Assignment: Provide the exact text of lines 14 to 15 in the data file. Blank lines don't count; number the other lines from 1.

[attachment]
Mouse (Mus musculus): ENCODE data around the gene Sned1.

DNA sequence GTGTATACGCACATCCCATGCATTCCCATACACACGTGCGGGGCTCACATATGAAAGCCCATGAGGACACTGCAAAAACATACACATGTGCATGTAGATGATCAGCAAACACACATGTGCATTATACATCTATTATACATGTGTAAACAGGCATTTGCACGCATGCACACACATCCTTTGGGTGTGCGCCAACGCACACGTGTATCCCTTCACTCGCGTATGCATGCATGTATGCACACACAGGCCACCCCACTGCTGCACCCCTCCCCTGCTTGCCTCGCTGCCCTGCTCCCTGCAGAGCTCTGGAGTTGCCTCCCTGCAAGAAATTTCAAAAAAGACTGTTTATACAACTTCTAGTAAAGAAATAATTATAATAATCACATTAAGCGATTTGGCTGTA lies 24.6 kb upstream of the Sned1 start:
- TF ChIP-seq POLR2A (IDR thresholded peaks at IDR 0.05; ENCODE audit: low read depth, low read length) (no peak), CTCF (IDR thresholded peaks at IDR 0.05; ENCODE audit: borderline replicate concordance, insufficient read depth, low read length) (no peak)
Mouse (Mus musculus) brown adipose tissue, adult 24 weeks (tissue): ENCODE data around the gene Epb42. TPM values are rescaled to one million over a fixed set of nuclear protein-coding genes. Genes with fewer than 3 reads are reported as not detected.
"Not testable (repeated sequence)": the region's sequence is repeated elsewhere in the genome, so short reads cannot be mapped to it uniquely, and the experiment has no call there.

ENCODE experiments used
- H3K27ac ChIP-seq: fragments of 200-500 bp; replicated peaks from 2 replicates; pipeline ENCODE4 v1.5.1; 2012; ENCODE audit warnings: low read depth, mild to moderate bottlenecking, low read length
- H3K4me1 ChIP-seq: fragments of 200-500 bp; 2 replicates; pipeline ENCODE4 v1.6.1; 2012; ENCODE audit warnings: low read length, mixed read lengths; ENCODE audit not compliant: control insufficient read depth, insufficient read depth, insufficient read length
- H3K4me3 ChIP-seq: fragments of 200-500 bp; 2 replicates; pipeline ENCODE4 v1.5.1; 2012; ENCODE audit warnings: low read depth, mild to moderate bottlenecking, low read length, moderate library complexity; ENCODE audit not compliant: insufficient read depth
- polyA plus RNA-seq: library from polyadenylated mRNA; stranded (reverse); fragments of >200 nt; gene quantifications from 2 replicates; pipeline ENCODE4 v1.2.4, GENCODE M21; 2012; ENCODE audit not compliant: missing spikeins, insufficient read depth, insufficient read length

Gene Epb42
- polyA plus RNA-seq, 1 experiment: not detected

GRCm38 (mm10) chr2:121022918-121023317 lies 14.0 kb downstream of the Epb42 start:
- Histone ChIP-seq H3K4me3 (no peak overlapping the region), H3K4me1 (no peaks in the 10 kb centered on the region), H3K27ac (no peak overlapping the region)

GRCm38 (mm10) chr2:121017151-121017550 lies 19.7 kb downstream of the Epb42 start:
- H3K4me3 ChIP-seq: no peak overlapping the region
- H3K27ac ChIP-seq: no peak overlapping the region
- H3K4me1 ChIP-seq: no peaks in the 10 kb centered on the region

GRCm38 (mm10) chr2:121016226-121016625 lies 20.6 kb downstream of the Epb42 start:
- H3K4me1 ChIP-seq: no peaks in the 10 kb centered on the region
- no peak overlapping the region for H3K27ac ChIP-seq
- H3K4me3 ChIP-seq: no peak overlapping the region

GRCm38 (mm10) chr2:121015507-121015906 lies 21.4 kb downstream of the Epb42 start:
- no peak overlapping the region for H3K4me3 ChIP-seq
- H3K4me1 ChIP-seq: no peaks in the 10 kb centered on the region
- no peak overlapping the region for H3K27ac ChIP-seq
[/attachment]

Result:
- Histone ChIP-seq H3K4me3 (no peak overlapping the region), H3K4me1 (no peaks in the 10 kb centered on the region), H3K27ac (no peak overlapping the region)

GRCm38 (mm10) chr2:121017151-121017550 lies 19.7 kb downstream of the Epb42 start: